[3,5–7]). Under physiological conditions, RyRs are acti-
vated by cytosolic calcium, thus producing Ca2+-induced
Ca2+release, whereas InsP3Rs are stimulated by InsP3
generated by phospholipase C, which in turn is controlled
by numerous metabotropic receptors.
Although the availability of specific drugs which inter-
act with these receptors is important, the pharmacology
of Ca2+release channels remains confusing. For exam-
ple, heparin, widely used as an InsP3R inhibitor, activates
Received 1 March 2002
Accepted 24 April 2002
Correspondence to: Dr A. Verkhratsky, School of Biological Sciences, The Uni-
versity of Manchester, 1.124 Stopford Building, Oxford Road, Manchester M13
9PT, UK. Tel.: +44-161-2755414; fax: +44-161-275-5948;
?Dr A. Parekh (Oxford University) acted as an invited editor for this paper.
RyRs , whereas another potential blocker of InsP3Rs,
sarco(endo)plasmic reticulum calcium ATPase (SERCA)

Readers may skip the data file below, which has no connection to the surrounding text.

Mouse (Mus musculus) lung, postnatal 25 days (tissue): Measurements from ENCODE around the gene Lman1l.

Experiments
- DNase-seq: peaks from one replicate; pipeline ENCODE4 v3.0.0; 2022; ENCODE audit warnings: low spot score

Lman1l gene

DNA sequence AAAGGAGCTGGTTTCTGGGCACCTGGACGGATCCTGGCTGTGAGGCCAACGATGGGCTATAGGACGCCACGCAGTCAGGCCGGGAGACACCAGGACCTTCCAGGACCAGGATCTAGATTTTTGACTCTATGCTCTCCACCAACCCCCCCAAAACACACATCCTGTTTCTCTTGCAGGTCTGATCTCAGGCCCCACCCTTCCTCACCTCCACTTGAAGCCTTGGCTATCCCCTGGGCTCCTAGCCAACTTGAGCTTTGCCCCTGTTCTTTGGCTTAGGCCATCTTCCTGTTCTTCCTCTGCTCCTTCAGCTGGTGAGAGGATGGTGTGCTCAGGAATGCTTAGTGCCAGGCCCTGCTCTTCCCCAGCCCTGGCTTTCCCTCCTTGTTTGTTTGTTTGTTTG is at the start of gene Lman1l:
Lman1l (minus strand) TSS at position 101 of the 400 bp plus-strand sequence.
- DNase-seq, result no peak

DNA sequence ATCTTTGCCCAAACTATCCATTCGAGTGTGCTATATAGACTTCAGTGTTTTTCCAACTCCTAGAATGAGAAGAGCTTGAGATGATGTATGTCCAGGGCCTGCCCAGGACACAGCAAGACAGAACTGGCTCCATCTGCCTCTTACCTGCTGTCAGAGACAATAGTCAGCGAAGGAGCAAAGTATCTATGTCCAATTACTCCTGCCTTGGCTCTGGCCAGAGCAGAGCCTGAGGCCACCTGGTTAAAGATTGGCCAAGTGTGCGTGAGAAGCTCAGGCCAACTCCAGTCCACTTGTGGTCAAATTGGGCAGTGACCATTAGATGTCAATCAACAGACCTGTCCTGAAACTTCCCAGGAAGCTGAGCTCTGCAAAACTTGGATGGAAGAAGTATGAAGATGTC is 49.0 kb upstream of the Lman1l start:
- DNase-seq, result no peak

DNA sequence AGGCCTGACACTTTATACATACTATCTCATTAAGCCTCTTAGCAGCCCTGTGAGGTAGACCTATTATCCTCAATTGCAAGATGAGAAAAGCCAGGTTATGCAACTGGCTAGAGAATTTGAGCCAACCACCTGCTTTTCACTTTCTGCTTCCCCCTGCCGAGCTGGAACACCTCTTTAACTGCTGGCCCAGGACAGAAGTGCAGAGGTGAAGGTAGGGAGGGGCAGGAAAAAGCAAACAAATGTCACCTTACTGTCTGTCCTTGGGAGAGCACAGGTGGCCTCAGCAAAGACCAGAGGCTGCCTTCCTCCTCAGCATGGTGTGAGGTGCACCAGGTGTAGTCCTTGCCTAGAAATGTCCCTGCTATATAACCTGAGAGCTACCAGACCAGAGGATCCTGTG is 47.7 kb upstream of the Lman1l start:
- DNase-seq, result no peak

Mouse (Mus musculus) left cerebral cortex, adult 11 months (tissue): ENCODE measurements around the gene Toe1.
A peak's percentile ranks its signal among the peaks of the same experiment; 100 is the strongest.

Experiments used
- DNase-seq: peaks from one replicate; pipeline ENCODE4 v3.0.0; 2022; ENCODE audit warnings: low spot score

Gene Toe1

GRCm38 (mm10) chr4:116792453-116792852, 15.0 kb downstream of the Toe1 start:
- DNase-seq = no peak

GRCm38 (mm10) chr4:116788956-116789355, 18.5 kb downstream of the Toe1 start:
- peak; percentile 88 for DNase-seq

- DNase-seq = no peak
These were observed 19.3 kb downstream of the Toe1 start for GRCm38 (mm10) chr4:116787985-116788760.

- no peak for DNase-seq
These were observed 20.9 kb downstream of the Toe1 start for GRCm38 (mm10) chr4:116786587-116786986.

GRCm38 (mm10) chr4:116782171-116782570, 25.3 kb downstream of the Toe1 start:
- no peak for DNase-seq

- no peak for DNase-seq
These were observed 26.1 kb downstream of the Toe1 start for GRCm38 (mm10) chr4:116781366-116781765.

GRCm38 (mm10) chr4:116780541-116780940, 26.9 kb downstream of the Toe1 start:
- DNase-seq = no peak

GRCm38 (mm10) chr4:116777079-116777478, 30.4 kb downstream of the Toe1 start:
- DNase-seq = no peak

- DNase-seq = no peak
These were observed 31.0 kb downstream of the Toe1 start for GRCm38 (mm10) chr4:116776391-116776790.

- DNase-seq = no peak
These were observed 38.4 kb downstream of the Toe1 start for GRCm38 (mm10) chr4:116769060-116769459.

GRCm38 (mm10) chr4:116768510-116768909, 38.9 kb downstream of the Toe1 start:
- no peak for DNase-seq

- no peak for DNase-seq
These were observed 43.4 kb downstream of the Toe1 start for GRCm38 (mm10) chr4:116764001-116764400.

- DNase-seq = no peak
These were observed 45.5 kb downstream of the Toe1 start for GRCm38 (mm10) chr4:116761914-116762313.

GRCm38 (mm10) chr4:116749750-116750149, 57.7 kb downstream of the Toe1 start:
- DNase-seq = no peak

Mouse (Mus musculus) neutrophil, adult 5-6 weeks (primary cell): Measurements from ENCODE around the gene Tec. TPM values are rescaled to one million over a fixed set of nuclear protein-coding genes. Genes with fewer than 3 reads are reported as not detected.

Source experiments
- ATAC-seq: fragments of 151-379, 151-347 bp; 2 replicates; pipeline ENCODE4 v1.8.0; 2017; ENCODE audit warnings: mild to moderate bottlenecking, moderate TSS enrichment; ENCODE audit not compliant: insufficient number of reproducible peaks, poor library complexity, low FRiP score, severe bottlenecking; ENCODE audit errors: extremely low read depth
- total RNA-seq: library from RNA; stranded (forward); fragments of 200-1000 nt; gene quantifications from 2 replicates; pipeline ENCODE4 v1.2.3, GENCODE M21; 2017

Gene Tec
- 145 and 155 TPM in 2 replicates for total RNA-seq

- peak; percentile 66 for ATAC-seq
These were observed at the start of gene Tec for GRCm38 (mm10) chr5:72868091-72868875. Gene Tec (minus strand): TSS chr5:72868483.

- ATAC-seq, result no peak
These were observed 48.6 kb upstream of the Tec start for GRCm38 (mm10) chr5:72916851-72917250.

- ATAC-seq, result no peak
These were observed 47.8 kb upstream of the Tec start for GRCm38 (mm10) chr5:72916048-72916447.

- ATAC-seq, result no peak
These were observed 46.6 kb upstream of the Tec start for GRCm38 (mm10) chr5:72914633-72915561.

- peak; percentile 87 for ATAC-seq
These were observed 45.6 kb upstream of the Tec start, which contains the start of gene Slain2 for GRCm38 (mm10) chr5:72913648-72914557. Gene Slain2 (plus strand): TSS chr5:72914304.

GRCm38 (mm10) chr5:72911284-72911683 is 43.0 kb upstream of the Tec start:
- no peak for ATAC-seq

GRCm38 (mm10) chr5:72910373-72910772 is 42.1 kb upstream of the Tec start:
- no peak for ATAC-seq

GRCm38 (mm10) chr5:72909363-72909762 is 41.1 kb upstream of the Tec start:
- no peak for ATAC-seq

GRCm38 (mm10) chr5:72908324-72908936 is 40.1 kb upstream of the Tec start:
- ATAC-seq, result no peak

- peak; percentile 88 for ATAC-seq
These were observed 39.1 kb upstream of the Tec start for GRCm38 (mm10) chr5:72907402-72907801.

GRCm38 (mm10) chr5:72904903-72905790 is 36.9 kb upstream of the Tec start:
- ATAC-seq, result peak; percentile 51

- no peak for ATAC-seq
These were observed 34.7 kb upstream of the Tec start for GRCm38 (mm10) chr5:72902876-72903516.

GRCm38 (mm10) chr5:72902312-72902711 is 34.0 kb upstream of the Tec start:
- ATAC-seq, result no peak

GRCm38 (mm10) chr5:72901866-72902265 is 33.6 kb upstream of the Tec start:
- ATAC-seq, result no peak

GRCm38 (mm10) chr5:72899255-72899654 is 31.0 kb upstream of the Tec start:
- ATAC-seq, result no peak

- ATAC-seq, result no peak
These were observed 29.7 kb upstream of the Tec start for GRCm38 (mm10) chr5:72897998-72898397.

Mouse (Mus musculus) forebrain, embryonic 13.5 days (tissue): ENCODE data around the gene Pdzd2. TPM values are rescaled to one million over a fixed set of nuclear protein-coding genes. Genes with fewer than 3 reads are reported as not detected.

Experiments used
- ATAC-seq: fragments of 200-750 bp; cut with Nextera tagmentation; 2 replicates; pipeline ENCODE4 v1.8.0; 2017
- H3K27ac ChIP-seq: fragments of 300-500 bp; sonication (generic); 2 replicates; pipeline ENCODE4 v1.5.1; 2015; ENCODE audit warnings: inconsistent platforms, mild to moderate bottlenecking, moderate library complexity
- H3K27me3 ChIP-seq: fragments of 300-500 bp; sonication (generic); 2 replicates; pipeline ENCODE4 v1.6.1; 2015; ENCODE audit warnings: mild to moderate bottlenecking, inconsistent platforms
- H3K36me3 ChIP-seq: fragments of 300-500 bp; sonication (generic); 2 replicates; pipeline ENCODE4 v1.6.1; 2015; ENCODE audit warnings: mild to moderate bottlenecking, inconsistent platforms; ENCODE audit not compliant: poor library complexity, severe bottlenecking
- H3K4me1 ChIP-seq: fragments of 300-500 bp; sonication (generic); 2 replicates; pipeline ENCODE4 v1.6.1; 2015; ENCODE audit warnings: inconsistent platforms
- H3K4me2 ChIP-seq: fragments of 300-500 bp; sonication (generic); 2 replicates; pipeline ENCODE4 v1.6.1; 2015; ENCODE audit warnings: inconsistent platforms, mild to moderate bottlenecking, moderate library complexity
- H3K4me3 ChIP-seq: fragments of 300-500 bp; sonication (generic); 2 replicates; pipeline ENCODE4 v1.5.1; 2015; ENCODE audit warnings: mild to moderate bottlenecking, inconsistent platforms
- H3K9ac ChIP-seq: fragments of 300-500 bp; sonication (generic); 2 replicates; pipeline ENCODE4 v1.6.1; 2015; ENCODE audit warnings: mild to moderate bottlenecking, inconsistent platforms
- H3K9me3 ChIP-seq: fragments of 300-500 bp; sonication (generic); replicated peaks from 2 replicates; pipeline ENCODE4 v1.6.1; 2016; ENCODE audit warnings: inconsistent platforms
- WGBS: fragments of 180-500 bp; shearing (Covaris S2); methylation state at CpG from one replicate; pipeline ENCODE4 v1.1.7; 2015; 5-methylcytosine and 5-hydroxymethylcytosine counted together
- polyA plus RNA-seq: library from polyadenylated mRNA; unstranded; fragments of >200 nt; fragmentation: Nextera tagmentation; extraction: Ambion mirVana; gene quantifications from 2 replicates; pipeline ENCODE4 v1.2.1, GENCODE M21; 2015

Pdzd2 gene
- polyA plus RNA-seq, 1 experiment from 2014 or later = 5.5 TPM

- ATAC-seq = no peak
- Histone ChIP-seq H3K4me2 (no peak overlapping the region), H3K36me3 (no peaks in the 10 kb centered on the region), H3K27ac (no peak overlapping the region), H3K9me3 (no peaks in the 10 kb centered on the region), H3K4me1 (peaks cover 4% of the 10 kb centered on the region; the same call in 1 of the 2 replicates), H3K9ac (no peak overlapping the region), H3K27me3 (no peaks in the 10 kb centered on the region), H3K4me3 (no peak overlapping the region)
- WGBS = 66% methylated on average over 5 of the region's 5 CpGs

. Moreover, caffeine, generally considered an activator
of RyR , also inhibits InsP3 in millimolar concentra-
tions [11,12]. Promising new compounds which could
selectively inhibit InsP3R appeared with the discovery of
xestospongins (A–D), which have been shown to inhibit
InsP3-mediated Ca2+release with very high potency (IC50
ranging between 358nM to 5.9?M; ). This stimulated
usage of the most potent member of this family, Xestosop-
ngin C (XeC), as a selective InsP3R inhibitor in various tis-
sues and experimental protocols (e.g. [14–25]). Yet, direct
physiological data demonstrating the action of XeC on
InsP3-mediated Ca2+release are scarce, being essentially
limited to the initial publication in Neuron .
In 1999 Cell Calcium published a manuscript by De
Smet et al. , which questioned the specificity of XeC